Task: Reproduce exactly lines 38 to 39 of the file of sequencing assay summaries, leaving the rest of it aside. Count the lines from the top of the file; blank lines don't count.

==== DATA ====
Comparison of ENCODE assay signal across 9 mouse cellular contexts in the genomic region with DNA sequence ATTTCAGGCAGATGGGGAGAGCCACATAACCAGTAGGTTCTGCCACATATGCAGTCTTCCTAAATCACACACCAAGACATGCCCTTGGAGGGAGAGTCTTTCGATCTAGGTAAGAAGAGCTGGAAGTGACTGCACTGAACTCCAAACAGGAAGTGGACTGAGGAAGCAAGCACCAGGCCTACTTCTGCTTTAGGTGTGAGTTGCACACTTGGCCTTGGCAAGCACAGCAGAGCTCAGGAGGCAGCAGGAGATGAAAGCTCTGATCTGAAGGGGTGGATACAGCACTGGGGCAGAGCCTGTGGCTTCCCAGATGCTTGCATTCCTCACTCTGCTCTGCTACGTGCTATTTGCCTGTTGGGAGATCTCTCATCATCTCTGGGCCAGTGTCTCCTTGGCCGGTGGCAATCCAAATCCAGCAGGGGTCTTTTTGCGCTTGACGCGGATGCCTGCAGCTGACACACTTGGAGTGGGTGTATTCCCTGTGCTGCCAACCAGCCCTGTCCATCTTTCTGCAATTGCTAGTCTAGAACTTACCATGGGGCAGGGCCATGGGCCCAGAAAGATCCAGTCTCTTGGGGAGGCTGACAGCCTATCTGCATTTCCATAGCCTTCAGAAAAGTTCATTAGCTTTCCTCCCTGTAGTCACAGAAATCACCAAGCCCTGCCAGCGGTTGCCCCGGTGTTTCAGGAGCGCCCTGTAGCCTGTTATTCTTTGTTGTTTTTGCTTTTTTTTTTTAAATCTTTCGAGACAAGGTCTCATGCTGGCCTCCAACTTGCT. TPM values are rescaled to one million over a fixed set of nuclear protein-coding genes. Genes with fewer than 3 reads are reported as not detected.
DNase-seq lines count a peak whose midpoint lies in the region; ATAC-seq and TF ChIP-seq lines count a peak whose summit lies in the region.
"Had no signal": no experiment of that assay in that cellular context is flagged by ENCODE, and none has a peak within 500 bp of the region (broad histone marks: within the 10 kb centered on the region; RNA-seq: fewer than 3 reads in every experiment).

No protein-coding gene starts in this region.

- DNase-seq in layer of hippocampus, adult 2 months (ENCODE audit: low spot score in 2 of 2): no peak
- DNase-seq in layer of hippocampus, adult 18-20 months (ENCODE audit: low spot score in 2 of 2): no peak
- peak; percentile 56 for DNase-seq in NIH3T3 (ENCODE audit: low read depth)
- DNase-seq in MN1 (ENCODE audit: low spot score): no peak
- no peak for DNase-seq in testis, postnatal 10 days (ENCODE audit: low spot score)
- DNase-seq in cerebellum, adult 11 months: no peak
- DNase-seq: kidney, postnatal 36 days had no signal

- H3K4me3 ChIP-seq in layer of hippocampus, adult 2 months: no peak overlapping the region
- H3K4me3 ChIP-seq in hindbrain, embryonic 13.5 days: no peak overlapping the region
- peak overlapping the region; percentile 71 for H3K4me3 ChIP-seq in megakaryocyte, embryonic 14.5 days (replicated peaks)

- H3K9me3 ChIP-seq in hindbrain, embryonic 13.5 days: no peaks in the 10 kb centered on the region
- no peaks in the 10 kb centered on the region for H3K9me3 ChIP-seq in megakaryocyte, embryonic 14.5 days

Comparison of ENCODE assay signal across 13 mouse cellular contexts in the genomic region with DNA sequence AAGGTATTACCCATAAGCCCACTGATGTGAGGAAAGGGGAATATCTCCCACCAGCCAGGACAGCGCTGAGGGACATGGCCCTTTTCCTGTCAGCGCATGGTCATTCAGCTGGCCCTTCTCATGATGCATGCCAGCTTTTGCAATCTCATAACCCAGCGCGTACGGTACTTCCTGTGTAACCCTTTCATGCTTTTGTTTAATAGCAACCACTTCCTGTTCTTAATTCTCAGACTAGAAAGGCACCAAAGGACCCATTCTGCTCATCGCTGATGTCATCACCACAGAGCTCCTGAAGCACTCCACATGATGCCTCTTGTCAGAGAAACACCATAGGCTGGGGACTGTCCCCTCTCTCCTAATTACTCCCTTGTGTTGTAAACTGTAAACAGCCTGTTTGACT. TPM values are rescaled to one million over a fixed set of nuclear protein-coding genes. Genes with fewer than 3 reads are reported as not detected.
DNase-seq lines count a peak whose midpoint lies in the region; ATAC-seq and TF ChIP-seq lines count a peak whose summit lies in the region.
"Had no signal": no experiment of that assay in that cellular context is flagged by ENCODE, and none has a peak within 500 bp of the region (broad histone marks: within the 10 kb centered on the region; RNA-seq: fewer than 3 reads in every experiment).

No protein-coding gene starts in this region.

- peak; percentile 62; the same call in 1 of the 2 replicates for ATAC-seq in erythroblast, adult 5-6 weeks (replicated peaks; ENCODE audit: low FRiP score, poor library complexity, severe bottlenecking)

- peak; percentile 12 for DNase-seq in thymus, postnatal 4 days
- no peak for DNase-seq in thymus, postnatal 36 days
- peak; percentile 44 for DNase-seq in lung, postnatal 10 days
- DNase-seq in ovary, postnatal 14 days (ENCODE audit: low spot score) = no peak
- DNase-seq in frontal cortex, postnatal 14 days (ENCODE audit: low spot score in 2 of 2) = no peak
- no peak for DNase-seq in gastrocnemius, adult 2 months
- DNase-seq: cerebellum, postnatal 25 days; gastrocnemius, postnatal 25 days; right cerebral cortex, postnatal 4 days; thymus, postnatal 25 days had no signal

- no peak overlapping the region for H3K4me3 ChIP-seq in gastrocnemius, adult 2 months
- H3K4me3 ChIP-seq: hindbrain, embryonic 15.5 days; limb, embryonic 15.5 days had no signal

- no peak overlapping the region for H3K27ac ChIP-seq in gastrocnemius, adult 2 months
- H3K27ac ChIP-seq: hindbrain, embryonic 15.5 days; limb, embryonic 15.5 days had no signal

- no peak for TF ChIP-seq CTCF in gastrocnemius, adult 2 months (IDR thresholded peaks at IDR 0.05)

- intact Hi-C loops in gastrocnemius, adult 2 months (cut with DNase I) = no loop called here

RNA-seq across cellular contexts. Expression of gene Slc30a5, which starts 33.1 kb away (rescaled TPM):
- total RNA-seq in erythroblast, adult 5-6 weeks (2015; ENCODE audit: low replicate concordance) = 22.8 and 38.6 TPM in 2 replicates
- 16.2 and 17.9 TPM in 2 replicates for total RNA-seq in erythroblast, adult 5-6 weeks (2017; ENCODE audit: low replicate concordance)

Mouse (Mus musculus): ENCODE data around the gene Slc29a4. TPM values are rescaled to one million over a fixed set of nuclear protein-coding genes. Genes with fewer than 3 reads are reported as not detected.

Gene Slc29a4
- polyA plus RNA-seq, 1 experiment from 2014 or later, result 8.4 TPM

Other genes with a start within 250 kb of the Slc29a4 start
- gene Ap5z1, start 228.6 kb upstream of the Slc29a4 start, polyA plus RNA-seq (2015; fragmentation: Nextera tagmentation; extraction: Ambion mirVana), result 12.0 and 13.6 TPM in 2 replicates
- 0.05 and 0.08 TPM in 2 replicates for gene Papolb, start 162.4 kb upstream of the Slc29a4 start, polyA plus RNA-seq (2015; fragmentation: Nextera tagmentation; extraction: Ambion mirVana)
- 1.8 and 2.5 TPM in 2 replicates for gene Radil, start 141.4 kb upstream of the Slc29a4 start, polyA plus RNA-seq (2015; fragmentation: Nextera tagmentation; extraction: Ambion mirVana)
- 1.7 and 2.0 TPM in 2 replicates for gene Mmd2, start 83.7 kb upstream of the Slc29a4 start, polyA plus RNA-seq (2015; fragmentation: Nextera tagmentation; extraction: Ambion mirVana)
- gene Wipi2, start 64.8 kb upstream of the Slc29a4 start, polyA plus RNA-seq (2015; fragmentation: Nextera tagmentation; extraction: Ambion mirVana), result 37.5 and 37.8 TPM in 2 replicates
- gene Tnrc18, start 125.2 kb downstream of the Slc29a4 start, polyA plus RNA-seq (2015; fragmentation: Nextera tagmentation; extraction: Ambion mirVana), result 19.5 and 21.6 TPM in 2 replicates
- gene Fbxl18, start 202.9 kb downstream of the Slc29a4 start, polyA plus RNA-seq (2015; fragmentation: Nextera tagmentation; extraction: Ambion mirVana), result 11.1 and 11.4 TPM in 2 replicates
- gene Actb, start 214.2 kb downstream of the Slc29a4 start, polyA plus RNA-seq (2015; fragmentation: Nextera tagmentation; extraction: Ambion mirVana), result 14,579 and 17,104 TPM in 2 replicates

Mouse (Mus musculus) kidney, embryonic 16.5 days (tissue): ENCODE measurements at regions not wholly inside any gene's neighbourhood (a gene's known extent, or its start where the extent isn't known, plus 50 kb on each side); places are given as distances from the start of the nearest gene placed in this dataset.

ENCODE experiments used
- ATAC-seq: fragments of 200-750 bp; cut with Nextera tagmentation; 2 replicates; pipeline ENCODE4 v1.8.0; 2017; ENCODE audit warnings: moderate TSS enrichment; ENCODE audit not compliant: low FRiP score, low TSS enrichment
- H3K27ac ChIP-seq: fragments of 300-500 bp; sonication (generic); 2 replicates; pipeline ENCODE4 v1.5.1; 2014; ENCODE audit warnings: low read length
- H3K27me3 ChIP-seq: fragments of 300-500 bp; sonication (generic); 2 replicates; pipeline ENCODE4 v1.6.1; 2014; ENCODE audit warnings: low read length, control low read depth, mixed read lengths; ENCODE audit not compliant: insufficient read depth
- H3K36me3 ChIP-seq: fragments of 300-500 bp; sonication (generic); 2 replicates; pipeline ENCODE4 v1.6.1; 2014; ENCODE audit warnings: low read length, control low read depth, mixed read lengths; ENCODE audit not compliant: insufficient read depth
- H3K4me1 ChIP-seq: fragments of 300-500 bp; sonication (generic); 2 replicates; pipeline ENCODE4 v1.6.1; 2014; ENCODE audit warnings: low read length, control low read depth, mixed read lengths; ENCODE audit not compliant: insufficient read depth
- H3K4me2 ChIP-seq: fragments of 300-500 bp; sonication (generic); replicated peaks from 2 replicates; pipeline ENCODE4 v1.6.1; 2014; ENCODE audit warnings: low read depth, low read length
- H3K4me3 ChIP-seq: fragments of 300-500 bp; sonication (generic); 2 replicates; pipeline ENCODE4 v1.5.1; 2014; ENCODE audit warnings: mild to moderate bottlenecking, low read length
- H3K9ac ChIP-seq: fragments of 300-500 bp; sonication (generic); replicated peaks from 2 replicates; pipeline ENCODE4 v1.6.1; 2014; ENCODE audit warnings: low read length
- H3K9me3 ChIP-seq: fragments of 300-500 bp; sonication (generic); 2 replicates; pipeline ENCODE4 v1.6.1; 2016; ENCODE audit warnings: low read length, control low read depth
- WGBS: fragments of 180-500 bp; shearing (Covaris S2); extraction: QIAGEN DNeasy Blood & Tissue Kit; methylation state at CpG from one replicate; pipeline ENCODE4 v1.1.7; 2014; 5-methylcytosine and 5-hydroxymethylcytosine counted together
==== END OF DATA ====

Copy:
Mouse (Mus musculus): ENCODE data around the gene Slc29a4. TPM values are rescaled to one million over a fixed set of nuclear protein-coding genes. Genes with fewer than 3 reads are reported as not detected.

Gene Slc29a4